NEW YORK—In advance of a United Nations meeting meant to set the direction of drug policy for the next decade, the Open Society Institute today released a new report documenting the costs to health and human rights of current, repressive approaches to drug control.
Country delegates gathering in Vienna next week are expected to issue a political declaration that could impact the lives of millions of people. The OSI publication, which includes studies and testimonies reflecting conditions in more than 30 countries, examines the ramifications of ignoring public health concerns.
“Any drug control approach that does not ensure protections for health and human rights is destined to fail,” said Daniel Wolfe, director of OSI’s International Harm Reduction Development Program. “The global war on drugs has devolved into a war on individual drug users and their communities. While the drug trade continues to thrive, families across the globe are being torn apart by HIV, draconian prison sentences, and wholesale police abuses.”
Through firsthand interviews, policy analyses, and case studies, At What Cost?: HIV and Human Rights Consequences of the Global War on Drugs highlights the ineffectiveness of drug control to achieve its goals, and its far-reaching, unintended consequences. In the report, women from Cambodia recount being rounded up by police and locked without charges in a military-run “rehabilitation” center where they were subjected to regular and severe beatings by guards. Medications for HIV, tuberculosis, or to treat painful withdrawal symptoms were unavailable to the women. In another chapter, a 41-year-old man in Karachi, Pakistan, reports that suspected drug users “have now become a very easy source of income for the police. If we do not have money, then they will arrest us and beat us without any reason.”
Their stories are among many accounts in the OSI report that vividly document the ways in which drug control practices violate human rights and undermine HIV prevention efforts. In Mexico and India, evidence shows that fear of police abuse or incarceration discourages drug users from carrying sterile injection equipment, and leads to unsafe injection practices. In Indonesia, where 42.5 percent of injection drug users are reported to be HIV-positive, it is illegal to carry syringes without a prescription, and drug users report both physical and psychological torture, extortion, and draconian prison terms. Incarceration can also lead to severe health consequences for people who are addicted to drugs. For example, in India, drug users report up to 30 inmates sharing one syringe in detention, where drugs are widely available but access to clean injection equipment is not.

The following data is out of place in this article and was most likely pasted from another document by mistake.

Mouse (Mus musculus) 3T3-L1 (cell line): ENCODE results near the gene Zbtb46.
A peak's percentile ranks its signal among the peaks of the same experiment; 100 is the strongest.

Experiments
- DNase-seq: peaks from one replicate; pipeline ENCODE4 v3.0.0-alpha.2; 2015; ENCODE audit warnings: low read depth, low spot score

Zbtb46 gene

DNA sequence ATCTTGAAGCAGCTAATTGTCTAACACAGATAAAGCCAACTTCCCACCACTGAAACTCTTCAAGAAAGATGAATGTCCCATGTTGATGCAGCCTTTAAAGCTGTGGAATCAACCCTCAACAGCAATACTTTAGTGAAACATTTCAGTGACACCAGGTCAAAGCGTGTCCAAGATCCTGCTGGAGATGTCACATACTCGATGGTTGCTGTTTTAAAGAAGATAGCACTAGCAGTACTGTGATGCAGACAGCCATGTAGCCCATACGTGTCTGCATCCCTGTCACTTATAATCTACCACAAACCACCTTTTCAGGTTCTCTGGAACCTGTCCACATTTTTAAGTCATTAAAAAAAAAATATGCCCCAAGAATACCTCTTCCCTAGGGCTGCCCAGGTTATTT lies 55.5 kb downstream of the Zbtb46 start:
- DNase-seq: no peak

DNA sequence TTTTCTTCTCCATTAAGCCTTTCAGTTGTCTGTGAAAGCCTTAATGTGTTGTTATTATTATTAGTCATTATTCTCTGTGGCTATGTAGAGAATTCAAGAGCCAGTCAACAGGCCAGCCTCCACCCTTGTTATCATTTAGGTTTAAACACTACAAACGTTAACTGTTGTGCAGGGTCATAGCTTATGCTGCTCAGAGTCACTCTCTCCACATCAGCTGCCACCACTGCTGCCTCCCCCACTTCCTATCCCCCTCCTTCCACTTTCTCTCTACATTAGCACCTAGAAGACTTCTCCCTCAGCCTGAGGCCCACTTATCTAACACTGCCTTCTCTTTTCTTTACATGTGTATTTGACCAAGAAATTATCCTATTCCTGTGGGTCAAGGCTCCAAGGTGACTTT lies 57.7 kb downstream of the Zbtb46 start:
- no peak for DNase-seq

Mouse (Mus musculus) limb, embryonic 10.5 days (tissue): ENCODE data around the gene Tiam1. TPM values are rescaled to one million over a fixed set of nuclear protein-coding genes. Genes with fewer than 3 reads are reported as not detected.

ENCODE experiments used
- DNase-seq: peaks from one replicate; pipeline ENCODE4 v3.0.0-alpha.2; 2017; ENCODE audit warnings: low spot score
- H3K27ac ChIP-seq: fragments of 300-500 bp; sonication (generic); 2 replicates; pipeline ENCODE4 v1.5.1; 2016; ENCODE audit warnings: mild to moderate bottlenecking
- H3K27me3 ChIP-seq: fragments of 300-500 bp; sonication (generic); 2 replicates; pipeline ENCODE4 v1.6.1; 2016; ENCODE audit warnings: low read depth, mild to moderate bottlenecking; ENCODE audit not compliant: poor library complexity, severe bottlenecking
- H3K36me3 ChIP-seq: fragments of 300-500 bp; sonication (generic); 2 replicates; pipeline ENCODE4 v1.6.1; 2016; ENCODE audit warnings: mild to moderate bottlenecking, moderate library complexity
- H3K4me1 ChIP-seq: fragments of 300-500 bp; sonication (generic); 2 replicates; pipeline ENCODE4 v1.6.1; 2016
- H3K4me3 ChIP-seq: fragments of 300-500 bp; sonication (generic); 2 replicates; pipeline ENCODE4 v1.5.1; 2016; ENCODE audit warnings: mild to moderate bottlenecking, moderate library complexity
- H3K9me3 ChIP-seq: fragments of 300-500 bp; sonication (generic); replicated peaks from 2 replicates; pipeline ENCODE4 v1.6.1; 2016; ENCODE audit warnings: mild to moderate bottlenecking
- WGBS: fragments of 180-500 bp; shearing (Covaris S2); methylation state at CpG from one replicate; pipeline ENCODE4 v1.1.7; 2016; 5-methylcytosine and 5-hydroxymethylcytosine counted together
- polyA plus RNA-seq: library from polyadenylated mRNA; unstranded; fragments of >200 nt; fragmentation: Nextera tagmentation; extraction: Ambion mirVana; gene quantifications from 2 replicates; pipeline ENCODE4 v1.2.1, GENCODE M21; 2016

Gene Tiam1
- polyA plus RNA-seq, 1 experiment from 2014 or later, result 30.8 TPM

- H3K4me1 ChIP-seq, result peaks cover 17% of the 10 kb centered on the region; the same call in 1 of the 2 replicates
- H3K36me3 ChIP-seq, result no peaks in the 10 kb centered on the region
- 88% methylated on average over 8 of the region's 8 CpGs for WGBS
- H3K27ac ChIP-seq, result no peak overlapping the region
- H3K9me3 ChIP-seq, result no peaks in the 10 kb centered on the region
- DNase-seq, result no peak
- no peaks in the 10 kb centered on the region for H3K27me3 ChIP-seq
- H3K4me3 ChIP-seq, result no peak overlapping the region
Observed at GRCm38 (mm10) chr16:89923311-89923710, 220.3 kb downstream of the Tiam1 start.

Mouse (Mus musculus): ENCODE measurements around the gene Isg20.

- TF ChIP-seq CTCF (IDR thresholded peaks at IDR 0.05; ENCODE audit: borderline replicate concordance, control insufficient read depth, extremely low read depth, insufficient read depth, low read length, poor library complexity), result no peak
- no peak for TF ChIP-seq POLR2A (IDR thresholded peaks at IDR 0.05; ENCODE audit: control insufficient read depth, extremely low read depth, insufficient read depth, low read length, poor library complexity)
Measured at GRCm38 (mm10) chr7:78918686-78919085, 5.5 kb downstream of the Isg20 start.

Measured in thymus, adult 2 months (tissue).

Without health programs, even successful efforts to reduce cultivation of opium poppy can accelerate HIV infection. In Burma and Pakistan, for example, scarcity of opium and heroin have led to price increases, and caused drug users to switch from inhalation to injection as a more efficient (and more dangerous) mode of administration. Rates of HIV among drug users in these regions are on the rise.
Many countries worldwide require people who access drug treatment centers or who are arrested for drug use to be registered in government databases. This deters people from seeking addiction treatment, and results in routine breaches of confidentiality and further police abuse. In China, people who receive prescription medication for addiction treatment are registered as drug users—even if they have not used illegal drugs in years—and face arrest and compulsory urine testing any time they have to show their identification card, such as when registering a child for school or checking into a hotel.
The UN meeting, coordinated by the Commission on Narcotic Drugs, will be held in Vienna from March 11 to 15. The last high level meeting on drug control was convened in 1998 under the motto “A Drug-Free World—We Can Do It!” The political declaration from that meeting failed to highlight the critical role that efforts such as needle exchange programs and alternatives to incarceration play in stemming the HIV epidemic and reducing human rights abuses.
“It is well past time for nations to recognize that any effort that treats drug users as something to be controlled and contained rather than as human beings worthy of protection is dangerous for global health and global morality,” said Wolfe.